Corporate Welfare and Tax Loopholes vs. Public Services: Who’s Winning?

Corporate Welfare and Tax Loopholes vs. Public Services: Who’s Winning?

Session Type(s): Panel

Starts: Thursday, Jul. 17 1:00 PM (Eastern)

Ends: Thursday, Jul. 17 2:15 PM (Eastern)

Cuts to education, transit, housing, food assistance, public safety, infrastructure, and pensions are driving the political debate in communities as across the country as politicians claim that government spends too much. But cutting or eliminating such programs harms many taxpayers, especially those in underserved communities. We’ll explore the billions of dollars given away in the name of “economic development”—money that could be invested in vital public services. Discover how to use online resources to uncover inequities in your community and how to reframe the story to show how this shift in economic priorities is robbing many of vital services and perpetuating the rich-poor income gap.


Mesha Williams

Mesha Y. Williams is the social media coordinator for the International Association of Fire Fighters. She joined the IAFF in 2010, after serving as the Online Coordinator for the Education Writers Association and as a weekend Web Editor for the website for WTOP 103.5 FM radio station in Washington, DC. Williams is a former Newspaper Reporter who worked for the Gadsden Times in Alabama and the Spartanburg Herald Journal in South Carolina. A native of Nashville, TN, she received her bachelor’s degree in English from Spelman College in Atlanta, Ga., and her master’s degree in journalism and public affairs from American University in Washington, DC.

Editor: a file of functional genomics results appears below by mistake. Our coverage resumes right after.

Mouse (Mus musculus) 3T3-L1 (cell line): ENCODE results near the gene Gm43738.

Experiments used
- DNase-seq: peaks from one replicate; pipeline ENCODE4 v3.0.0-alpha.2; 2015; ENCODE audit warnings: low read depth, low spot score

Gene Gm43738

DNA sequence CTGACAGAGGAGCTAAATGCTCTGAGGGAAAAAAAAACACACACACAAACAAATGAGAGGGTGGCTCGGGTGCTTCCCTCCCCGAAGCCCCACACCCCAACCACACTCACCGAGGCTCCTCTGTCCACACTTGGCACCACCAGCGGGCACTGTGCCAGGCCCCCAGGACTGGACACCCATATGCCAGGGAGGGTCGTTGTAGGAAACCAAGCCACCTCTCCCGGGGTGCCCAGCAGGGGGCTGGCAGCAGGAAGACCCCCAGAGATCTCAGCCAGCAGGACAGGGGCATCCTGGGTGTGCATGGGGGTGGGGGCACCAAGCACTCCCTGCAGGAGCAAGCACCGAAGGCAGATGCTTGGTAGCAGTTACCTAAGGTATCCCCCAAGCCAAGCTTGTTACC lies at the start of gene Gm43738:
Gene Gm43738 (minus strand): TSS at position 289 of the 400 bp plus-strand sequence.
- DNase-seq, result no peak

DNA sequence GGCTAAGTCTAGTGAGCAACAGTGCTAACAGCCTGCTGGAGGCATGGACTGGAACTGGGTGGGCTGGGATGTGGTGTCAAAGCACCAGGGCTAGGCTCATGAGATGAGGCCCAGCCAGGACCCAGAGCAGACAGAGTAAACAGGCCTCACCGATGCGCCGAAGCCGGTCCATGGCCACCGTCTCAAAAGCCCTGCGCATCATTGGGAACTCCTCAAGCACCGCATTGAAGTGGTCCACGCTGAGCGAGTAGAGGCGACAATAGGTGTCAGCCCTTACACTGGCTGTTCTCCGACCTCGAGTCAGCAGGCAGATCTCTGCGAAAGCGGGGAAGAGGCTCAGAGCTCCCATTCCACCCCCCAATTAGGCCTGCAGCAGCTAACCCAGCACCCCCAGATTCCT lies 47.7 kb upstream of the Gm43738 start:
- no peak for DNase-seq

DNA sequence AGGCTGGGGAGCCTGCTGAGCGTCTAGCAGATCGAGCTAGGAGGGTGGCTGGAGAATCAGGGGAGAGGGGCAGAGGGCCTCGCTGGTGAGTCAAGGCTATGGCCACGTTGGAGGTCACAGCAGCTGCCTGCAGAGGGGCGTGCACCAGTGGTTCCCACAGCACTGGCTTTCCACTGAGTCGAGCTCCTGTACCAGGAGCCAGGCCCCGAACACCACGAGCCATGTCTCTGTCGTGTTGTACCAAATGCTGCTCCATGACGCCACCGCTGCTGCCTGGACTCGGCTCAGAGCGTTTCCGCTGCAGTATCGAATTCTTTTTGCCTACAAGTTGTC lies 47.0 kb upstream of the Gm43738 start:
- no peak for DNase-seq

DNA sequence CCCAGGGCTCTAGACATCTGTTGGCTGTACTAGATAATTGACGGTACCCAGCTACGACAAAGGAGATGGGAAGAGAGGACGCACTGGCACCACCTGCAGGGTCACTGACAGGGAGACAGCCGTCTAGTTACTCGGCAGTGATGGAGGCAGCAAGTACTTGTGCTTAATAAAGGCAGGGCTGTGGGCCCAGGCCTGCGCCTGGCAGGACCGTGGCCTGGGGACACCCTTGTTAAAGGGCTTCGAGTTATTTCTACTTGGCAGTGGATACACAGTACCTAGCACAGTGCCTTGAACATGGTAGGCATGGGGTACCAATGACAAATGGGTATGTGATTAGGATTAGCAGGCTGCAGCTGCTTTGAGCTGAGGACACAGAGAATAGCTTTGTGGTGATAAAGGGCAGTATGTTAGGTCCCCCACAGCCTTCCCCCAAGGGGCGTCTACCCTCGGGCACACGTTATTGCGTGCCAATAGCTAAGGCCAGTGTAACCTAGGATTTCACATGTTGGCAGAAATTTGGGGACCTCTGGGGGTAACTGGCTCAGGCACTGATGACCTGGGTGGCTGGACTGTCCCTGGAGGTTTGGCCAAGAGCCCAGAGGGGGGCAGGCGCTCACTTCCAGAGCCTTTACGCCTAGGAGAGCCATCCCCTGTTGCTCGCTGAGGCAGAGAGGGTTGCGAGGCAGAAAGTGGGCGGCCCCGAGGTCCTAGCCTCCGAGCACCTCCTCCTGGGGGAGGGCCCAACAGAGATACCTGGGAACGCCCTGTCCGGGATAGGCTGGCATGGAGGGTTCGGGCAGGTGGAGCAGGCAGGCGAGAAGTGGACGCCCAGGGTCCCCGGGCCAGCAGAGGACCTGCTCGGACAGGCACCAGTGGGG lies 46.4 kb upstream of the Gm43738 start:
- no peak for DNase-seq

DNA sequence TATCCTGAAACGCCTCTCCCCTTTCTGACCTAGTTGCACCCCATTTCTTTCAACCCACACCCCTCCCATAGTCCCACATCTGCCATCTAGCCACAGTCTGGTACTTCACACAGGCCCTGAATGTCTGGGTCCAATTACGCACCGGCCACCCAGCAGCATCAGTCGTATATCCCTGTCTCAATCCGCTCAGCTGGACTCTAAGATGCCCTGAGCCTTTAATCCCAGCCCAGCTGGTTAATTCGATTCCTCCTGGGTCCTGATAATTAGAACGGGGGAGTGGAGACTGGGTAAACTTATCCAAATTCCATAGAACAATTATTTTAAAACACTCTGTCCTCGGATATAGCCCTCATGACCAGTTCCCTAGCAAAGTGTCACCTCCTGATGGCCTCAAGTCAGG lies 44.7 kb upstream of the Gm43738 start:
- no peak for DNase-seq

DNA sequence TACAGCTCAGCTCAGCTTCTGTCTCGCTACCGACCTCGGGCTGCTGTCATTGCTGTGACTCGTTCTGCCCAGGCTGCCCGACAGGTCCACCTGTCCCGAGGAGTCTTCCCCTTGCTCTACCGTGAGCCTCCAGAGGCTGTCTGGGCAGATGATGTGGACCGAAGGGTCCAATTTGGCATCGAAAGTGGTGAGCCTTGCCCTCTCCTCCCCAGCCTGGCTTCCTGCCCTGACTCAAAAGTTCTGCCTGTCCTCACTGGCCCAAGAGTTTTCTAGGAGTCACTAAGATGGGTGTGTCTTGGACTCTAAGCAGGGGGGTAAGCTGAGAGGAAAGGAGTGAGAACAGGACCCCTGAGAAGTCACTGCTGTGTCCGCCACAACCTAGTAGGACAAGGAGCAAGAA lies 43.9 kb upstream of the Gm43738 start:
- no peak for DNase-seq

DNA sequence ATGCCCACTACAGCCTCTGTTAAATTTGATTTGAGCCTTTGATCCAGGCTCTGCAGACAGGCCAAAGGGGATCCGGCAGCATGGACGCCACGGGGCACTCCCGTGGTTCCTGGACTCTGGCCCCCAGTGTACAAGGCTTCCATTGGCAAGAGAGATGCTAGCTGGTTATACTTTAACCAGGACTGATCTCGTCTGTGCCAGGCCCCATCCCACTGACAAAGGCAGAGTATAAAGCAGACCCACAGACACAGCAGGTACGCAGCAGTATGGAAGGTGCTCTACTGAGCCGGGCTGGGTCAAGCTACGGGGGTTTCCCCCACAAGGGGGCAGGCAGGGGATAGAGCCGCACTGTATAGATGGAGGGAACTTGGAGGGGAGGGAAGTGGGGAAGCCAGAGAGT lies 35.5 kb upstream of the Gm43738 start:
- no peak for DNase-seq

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Greg LeRoy


Greg LeRoy founded and directs Good Jobs First a national resource center promoting corporate and government accountability in the $70 billion spent annually by states and cities for economic development. Good Jobs First also focuses on Smart Growth for Working Families and he is also co-founder of Americans for Transit. He is the author of The Great American Jobs Scam: Corporate Tax Dodging and the Myth of Job Creation (2005) and No More Candy Store: States and Cities Making Job Subsidies Accountable (1994). He, his staff, and their data-rich websites assist journalists and bloggers every day.

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